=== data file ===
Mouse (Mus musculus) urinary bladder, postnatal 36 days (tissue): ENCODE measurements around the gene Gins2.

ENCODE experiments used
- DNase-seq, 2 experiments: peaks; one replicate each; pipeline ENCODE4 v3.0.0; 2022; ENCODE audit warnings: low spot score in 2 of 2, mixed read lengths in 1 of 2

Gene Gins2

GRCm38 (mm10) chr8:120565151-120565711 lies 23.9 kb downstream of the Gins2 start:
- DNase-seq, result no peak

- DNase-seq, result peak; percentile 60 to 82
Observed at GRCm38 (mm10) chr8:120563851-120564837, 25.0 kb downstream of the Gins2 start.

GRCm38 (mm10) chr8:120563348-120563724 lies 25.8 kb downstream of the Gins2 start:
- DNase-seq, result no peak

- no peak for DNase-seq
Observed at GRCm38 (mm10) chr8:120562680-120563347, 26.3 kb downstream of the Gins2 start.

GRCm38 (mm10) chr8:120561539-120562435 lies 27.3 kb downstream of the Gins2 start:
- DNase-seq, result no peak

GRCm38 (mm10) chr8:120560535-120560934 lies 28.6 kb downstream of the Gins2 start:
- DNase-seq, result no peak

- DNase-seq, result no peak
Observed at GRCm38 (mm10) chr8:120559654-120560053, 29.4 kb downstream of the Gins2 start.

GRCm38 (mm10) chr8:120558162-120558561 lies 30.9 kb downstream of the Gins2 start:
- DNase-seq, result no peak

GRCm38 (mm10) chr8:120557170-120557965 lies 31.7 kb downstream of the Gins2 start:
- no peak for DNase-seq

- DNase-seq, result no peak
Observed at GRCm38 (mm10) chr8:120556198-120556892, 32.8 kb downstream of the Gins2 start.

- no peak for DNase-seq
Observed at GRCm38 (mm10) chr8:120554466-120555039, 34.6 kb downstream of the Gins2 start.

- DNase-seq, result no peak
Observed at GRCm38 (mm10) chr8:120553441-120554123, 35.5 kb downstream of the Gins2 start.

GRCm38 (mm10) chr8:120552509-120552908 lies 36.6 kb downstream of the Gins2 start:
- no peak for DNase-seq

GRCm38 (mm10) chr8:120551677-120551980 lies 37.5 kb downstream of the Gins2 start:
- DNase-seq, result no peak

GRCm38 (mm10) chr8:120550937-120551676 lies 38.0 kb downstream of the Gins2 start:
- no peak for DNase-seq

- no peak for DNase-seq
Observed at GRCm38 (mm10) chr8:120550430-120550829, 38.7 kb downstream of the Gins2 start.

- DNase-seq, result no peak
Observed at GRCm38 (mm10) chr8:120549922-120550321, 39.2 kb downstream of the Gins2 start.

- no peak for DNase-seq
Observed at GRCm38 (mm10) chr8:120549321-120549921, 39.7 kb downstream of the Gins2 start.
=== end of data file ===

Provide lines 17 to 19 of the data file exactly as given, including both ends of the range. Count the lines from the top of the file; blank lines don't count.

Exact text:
- DNase-seq, result no peak
Observed at GRCm38 (mm10) chr8:120559654-120560053, 29.4 kb downstream of the Gins2 start.

GRCm38 (mm10) chr8:120558162-120558561 lies 30.9 kb downstream of the Gins2 start: